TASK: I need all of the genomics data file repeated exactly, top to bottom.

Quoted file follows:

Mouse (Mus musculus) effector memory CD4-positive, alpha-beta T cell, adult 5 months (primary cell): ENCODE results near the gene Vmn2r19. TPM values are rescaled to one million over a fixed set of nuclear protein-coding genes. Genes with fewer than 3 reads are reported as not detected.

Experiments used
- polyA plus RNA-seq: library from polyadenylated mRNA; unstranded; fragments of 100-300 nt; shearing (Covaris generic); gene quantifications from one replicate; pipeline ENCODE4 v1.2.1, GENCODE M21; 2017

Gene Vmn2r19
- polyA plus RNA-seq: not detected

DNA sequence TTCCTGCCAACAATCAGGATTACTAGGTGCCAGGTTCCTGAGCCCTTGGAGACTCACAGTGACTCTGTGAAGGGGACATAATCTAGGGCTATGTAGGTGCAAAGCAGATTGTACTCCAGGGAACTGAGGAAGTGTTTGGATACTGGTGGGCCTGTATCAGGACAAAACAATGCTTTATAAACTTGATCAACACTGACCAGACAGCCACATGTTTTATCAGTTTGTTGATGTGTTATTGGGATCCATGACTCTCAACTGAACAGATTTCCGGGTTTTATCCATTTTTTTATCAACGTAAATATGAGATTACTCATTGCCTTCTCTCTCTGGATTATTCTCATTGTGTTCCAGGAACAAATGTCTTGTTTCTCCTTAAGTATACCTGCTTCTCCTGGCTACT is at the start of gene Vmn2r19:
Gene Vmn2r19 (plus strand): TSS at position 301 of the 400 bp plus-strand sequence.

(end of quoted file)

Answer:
Mouse (Mus musculus) effector memory CD4-positive, alpha-beta T cell, adult 5 months (primary cell): ENCODE results near the gene Vmn2r19. TPM values are rescaled to one million over a fixed set of nuclear protein-coding genes. Genes with fewer than 3 reads are reported as not detected.

Experiments used
- polyA plus RNA-seq: library from polyadenylated mRNA; unstranded; fragments of 100-300 nt; shearing (Covaris generic); gene quantifications from one replicate; pipeline ENCODE4 v1.2.1, GENCODE M21; 2017

Gene Vmn2r19
- polyA plus RNA-seq: not detected

DNA sequence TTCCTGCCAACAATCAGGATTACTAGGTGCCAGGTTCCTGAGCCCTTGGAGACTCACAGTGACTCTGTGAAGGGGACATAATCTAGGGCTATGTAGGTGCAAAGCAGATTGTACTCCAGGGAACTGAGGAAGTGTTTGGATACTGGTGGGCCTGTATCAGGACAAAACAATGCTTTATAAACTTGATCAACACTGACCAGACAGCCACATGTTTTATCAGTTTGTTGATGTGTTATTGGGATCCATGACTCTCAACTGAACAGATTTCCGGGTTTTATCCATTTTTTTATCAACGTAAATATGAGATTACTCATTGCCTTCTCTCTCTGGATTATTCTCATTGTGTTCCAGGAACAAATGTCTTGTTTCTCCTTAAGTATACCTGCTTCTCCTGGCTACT is at the start of gene Vmn2r19:
Gene Vmn2r19 (plus strand): TSS at position 301 of the 400 bp plus-strand sequence.